LAS VEGAS (AP) -- Two players were eliminated Saturday after more than three hours of no-limit Texas Hold 'em at the World Series of Poker, increasing guaranteed paydays for the seven players left in the tournament.
Canadian poker player Matthew Jarvis came one card from doubling his stack through Michael "The Grinder" Mizrachi but was eliminated in eighth place.
Cuong "Soi" Nguyen, the oldest finalist at 37 and the table's only amateur, was the first eliminated after gambling with an ace-king combination just before minimum bets were set to rise. He lost against Jason Senti's pocket queens.
Senti was nearly eliminated just before players took their second break of the day, but consecutive diamonds gave him a flush and brought the players far closer in chips than at the start of play.
"It's good and bad," Mizrachi told Mike "The Mouth" Matusow, after Matusow pointed out that Senti's rivered flush was worth more than $400,000 - the difference between seventh and sixth place.
After 90 hands and more than four hours on the felt, Mizrachi had a chip lead with about 53 million chips, just ahead of 23-year-old Jonathan Duhamel who started the day with a dominant lead over the rest of the field with 24-year-old John Dolan.
The chips don't have any monetary value, but are required to remain in the running for the $8.94 million top prize. Each player needs to lose all his chips to be eliminated from the tournament that started with 7,319 entrants paying $10,000 each to buy in.
But Mizrachi's win over Jarvis, Senti's aggressiveness throughout the first three hours and Cheong's consistent play early altered the dynamics of a game where community cards make all the difference.
Short on chips, Jarvis moved all-in with a pocket pair of nines, and Mizrachi called with an ace and a queen. The first three community cards brought two queens, giving Mizrachi a three-of-a-kind and leaving Jarvis few options to win the hand.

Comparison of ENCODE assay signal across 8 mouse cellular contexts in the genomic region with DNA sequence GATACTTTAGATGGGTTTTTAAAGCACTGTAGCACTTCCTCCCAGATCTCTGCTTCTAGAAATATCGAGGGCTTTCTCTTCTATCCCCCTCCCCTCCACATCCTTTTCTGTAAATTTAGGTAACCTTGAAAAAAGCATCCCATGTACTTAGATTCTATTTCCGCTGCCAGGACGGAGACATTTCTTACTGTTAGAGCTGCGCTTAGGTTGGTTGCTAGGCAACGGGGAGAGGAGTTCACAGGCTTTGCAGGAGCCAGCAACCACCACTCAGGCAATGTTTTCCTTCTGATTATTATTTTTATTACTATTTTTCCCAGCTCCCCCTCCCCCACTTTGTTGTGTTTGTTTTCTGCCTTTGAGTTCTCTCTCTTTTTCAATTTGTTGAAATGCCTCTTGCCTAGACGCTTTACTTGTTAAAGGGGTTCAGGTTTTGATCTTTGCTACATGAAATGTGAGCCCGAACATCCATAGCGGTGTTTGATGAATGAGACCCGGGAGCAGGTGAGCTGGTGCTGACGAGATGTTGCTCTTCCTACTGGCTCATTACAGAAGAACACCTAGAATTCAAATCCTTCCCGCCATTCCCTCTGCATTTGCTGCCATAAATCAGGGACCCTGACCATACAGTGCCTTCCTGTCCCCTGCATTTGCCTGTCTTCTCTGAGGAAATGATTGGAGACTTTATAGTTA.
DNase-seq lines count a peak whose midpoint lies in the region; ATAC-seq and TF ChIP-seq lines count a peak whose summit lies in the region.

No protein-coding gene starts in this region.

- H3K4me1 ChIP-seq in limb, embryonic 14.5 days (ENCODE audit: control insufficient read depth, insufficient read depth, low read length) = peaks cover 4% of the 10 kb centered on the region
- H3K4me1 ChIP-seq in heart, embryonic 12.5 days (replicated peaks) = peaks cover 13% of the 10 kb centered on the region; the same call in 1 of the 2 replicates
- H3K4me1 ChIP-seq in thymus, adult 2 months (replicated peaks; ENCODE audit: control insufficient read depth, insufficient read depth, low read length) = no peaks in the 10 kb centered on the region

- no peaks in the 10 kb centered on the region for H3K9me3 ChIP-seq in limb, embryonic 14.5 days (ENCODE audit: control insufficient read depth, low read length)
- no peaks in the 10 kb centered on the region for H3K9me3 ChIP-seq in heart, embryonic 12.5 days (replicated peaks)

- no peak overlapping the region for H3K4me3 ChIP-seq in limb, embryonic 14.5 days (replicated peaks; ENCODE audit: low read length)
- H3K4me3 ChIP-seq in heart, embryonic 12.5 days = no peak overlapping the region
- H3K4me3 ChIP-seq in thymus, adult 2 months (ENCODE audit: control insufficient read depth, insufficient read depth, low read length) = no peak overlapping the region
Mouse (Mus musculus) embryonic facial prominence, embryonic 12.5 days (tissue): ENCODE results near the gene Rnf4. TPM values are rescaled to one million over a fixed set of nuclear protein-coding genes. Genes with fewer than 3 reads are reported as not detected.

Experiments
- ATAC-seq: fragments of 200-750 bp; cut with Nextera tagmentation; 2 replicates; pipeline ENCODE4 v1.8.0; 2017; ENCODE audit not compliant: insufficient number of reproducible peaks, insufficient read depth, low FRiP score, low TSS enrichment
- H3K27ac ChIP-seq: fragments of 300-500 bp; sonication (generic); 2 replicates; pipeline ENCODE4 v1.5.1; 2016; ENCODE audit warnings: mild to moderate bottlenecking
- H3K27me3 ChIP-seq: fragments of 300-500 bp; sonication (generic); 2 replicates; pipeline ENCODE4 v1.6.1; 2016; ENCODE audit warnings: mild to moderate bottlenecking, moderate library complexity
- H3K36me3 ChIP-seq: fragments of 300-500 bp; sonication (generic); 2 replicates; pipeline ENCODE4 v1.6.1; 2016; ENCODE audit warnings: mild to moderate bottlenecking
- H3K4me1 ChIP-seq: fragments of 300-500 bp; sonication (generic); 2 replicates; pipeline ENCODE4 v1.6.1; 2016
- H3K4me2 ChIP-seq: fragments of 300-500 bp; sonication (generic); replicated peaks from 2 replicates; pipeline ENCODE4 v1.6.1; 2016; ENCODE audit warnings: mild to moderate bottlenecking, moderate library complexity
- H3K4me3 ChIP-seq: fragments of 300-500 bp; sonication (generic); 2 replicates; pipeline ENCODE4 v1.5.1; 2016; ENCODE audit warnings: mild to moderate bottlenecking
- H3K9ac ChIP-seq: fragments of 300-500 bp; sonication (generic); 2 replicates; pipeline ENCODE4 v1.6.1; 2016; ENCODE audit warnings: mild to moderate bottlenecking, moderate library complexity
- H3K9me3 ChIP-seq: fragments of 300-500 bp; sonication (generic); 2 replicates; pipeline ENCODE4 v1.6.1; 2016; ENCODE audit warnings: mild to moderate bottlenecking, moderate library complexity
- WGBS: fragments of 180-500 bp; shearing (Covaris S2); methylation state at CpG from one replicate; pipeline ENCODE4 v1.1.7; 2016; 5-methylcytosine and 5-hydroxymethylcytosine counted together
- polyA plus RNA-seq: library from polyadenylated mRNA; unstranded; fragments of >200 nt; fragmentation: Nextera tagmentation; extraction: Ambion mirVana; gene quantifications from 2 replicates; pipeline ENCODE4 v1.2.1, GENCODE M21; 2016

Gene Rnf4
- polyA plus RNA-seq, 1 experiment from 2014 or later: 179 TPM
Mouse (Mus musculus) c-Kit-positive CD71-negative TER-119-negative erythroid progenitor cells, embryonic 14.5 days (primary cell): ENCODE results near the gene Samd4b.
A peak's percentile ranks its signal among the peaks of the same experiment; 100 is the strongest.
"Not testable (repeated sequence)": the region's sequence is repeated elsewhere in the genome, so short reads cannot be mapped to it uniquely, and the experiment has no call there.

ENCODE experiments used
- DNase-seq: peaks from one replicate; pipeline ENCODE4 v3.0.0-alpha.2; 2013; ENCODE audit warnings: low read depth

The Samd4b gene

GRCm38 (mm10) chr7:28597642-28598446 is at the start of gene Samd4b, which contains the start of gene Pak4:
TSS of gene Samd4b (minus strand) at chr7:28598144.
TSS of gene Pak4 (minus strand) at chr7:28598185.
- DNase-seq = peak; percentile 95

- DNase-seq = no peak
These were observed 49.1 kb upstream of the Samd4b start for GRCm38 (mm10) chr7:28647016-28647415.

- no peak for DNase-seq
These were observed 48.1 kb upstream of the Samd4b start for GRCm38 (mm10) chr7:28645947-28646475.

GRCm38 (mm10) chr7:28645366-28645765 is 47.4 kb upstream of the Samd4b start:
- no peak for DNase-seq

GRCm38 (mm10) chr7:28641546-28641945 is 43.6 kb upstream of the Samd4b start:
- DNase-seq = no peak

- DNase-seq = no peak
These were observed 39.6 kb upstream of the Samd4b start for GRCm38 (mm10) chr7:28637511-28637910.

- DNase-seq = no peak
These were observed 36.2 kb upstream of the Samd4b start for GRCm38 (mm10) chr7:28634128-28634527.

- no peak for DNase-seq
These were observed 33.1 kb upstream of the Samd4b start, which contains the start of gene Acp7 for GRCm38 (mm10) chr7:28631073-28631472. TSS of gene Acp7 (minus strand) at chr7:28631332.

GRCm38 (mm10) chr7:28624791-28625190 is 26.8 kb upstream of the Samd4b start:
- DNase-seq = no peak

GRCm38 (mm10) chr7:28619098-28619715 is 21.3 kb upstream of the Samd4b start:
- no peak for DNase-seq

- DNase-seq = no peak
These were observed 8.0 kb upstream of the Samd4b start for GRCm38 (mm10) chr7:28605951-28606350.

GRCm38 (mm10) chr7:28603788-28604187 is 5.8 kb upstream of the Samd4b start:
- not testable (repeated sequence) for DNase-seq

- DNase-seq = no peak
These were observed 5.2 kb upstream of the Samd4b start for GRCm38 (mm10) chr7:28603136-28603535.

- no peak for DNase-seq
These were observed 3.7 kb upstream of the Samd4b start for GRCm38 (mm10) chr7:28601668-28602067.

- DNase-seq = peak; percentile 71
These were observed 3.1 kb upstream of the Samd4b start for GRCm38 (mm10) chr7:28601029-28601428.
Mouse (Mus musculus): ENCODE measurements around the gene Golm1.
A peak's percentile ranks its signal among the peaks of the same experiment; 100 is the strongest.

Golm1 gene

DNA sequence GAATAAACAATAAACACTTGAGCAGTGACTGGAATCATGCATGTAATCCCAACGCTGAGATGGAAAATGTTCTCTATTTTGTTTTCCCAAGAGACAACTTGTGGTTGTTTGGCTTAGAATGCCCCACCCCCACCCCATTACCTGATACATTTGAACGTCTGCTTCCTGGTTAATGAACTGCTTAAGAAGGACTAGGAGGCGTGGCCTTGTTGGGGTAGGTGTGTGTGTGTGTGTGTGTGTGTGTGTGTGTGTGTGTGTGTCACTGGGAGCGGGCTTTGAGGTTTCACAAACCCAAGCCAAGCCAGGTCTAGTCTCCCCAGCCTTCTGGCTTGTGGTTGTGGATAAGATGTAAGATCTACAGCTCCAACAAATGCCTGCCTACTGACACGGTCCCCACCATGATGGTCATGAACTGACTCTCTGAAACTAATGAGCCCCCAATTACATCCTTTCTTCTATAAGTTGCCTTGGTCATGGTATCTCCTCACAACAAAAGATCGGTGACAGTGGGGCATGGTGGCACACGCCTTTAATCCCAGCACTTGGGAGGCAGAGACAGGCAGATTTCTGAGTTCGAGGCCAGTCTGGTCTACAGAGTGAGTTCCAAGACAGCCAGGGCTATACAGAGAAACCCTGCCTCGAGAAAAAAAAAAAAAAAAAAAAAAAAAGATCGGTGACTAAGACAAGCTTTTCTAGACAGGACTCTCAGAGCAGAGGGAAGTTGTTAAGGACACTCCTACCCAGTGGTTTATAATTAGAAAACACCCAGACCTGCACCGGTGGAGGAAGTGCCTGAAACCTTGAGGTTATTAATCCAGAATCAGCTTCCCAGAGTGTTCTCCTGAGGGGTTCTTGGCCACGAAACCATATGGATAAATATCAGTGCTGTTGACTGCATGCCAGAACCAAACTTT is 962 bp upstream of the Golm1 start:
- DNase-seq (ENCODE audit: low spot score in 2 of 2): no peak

A nine on the turn turned the tables, giving Jarvis a full house and putting the table's most famous professional on the ropes, with less than a one-in-five chance of winning the hand.
A river ace gave the 29-year-old Mizrachi a better full house, sending his onstage supporters into a frenzy at the Rio All-Suite Hotel & Casino in Las Vegas.
"As soon as I got short, I realized that I'm the guy that everyone's coming after," Jarvis said afterward, tearing up in front of reporters. "I've got to put the pressure back on the big stack. You've got to play for the win - you can't put scared chips in there."
Jarvis won $1.05 million for placing eighth.
The gamble - Jarvis and Mizrachi were about even to win before the community cards were dealt - was Mizrachi's attempt to put himself in good position to cap off what would be an unprecedented series.
He is looking to win the main event after winning the series' first of 57 open tournaments, a $50,000 buy-in mixed game championship worth $1.56 million. A test of all-around poker skill, the Poker Players Championship is considered the series' most prestigious tournament behind the main event.
Just before the players broke for dinner, one Mizrachi supporter briefly chanted: "Bracelet, bracelet."
Senti, a 26-year-old poker professional, trounced Nguyen in ninth in an about-even scenario. Senti hit a queen on the flop for a three-of-a-kind, protecting his hand, when Nguyen, a medical supply company manager, hit a king on the river to make a pair.
Nguyen said he wasn't afraid to bust first because getting any further would have been "gravy."
"I wasn't afraid, because nobody expected me to get this far anyways," he said. "Hey, I lost for a raise, and I'm OK with that."
Nguyen won nearly $812,000 for his finish, but did not add to his winnings as each player was paid the ninth-place jackpot back in July.
Senti wagered all his chips four times in the first 15 hands but never found a challenger.
The tournament resumed 111 days after the nine finalists last played together.